Primary objective: Computer-based treatments for attention problems have become increasingly popular and available. The researchers sought to determine whether improved performance by survivors of severe traumatic brain injury (TBI) on two computer-based treatments generalized to improvements on comparable, untrained tasks and ecologically-plausible attention tasks comprising a standardized assessment. Research design: The researchers used an -A-B-A-C-A treatment design repeated across four adult survivors of severe TBI. Methods and procedures: Participants engaged in 8 weeks of intervention using both Attention Process Training-3 (APT-3) and Lumosity™ (2010) Brain Games. Two participants received APT-3 treatment first, while the other two received Lumosity™ treatment first. All participants received both treatments throughout the course of two, 1-month intervention phases. Main outcomes and results: Individual growth curve analyses showed participants made significant improvements in progressing through both interventions. However, limited generalization occurred: one participant demonstrated significantly improved performance on one of five probe measures and one other participant showed improved performance on some sub-tests of the Test of Everyday Attention; no other significant generalization results emerged. These findings call into question the assumption that intervention using either APT-3 or Lumosity™ will prompt generalization beyond the actual tasks performed during treatment.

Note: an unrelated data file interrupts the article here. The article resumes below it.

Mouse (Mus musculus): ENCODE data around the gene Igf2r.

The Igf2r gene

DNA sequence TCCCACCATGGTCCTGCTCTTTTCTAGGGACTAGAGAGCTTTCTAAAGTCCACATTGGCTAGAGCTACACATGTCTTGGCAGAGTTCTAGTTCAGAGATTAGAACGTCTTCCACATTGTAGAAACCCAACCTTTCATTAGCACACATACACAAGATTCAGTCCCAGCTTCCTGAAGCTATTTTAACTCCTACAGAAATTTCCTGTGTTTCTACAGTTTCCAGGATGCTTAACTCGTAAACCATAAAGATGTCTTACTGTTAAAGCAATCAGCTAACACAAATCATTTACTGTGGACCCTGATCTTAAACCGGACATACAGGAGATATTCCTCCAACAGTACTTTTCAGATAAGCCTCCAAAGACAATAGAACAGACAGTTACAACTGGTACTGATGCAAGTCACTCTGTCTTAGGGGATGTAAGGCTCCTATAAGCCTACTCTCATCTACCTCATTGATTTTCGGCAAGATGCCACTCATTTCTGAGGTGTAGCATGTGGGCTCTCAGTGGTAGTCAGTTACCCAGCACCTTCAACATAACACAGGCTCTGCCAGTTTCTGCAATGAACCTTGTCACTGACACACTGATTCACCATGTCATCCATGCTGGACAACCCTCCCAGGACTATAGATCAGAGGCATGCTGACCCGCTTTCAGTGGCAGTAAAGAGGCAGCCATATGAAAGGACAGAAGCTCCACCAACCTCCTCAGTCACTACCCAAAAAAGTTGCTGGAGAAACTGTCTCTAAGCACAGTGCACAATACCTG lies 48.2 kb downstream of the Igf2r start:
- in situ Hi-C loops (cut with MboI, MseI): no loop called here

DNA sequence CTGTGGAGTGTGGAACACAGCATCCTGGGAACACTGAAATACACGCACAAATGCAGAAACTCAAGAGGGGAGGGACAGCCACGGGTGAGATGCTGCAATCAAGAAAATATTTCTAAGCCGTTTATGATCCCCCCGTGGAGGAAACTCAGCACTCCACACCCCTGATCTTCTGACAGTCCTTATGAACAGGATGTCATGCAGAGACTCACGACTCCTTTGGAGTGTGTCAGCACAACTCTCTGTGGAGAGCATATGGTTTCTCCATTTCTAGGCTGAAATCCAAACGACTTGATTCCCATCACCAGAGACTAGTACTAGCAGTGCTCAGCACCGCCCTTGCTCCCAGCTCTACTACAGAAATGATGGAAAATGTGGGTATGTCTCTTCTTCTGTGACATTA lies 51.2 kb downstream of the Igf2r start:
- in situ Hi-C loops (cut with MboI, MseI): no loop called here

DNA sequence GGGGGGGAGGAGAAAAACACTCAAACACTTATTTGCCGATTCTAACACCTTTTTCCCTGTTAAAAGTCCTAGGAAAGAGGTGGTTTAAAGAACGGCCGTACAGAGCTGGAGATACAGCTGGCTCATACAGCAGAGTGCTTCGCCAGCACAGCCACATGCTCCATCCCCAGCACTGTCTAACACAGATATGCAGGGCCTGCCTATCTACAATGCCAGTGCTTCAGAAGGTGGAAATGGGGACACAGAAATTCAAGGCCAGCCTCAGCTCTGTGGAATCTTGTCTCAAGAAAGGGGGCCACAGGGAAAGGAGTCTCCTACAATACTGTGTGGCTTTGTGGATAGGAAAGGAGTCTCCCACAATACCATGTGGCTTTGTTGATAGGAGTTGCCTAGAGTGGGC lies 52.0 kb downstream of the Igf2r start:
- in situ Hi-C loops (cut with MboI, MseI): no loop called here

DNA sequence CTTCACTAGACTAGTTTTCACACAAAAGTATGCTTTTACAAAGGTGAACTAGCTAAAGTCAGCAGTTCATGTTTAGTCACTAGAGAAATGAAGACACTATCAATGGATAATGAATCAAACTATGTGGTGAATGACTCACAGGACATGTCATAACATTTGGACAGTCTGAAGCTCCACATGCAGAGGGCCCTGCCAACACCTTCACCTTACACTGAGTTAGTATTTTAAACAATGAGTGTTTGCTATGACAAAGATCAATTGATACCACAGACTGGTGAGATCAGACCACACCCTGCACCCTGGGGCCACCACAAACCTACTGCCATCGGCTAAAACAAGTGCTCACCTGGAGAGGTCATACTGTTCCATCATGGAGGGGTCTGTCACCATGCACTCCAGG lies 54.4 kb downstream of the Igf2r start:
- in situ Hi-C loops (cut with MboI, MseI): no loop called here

- Acquired brain injury remediation
- Attention deficits
- Attention deficits following traumatic brain injury
- Attention Process Training
- Attention treatment
- Brain games
- Computer-based brain injury treatment